We know computers are improving rapidly and changing the world in the process, but there’s another reason this matters. Computing speed is the backbone of artificial intelligence, which means AI has been progressing at an exponential rate.
Just a few years ago, there was a popular business book published that opened with the following sentence: “With little effort, we can accomplish sophisticated tasks, such as recognizing faces or catching a ball, tasks that are far beyond the abilities of even the most powerful computers and sophisticated robots.”
That was just a few years ago. Since then, progress in AI “has completely exploded. AIs now diagnose cancer, drive cars, trade stocks, translate languages, scan legal documents, write news articles, and write computer programs, and they do all of these tasks even better than humans in many cases. AIs even create music. In fact, the intro and outro music for this very podcast was created by AI.
But so what, why does this matter?
Well, if computing technology continues to progress at an exponential rate, AI capabilities will far surpass our expectations for it, in the same way that we underestimate the paper folding example. The future may not just be weirder than we imagine…it may be weirder than we can imagine. And it might be happening within our lifetime. In fact, simply extrapolating current technological growth rates out to 2045, yields an explosion of technology and intelligence that is unfathomable, an event called by some, the singularity.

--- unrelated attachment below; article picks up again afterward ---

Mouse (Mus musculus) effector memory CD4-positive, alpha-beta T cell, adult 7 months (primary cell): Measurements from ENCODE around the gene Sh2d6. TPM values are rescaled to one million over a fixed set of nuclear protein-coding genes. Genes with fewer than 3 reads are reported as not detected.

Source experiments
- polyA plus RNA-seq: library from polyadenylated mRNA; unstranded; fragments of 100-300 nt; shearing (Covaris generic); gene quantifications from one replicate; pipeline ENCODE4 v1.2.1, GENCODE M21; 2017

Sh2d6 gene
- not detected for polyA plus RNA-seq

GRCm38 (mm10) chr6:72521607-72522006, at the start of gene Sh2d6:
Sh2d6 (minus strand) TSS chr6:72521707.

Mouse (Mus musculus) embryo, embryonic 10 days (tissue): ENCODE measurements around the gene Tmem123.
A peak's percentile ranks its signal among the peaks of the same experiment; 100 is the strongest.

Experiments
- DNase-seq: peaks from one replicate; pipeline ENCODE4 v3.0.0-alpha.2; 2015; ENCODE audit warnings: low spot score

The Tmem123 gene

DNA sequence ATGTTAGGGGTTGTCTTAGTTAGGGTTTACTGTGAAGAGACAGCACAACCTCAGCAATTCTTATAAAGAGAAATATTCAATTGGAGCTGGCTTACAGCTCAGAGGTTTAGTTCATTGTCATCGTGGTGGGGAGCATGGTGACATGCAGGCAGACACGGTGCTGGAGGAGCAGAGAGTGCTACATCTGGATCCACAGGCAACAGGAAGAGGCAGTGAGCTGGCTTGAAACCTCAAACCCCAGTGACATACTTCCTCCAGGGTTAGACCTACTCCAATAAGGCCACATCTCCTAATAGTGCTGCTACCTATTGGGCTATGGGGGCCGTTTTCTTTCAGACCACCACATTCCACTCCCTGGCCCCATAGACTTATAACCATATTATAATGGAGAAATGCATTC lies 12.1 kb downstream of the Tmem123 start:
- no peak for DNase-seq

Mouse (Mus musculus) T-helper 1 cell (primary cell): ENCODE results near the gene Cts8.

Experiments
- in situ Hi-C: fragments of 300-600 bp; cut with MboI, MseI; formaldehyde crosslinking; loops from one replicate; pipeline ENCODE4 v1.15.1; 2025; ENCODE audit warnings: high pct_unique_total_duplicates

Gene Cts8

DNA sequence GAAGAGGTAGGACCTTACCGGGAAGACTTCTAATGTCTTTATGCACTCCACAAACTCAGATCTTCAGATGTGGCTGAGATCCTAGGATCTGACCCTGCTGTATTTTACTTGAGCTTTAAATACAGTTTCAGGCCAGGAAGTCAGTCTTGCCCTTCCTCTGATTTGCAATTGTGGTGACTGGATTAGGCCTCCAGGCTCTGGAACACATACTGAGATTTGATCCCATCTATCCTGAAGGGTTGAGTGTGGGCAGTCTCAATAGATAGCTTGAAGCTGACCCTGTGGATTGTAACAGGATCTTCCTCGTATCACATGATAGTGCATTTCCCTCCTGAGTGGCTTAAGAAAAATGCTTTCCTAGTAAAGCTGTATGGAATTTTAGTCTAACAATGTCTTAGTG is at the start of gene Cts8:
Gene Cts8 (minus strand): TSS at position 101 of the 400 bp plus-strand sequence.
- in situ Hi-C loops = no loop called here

And what if AIs eventually surpass human intelligence? In the same way that humans kill insects, often without a second thought, AIs might not be as benevolent to humans as we might hope. Plus, AIs would not need to surpass human intelligence by a wide margin to gain independence from humans. For example, chimpanzees share approximately 99% of human DNA. However, it’s that 1% that makes all the difference in terms of who sits at the top of the food chain.
Or maybe AIs will never surpass humans because the AIs and humans will merge. Computers continually get smaller and closer and closer to us. For example, few people ever leave home without their cell phones, apple watches, or ear buds anymore.
It is for these reasons that Stephen Hawking, one of the greatest scientists of our day, claimed that AI may be the biggest event in the history of our civilization, but it could also be the last. Others share Hawking’s concern. Elon Musk claimed that, “We need to be super careful with AI because it’s potentially more dangerous than nukes.” Bill Gates shares Musk’s concern saying quote “when people say [AI] is not a problem, then I really start to get to a point of disagreement. How can they not see what a huge challenge this is?”
Of course, if the progress of AI slows from exponential growth to linear growth, then we may not have much to be worried about. But it’s important to remember that each time we invent something new, we can use that new thing to invent additional new things. Furthermore, in a world that is estimated to be 4.5 billion years old, we’ve become a so-called technologically advanced society in just the last few hundred years. What are the odds that we’ve maxed out technological innovation in such a relatively short time period. It seems very unlikely that progress will significantly slow.
In summary, be ready for big changes. And keep a close eye on artificial intelligence. If AI continues to progress exponentially, we will be prone to vastly underestimate it.
It’s a simple idea. Please take it seriously.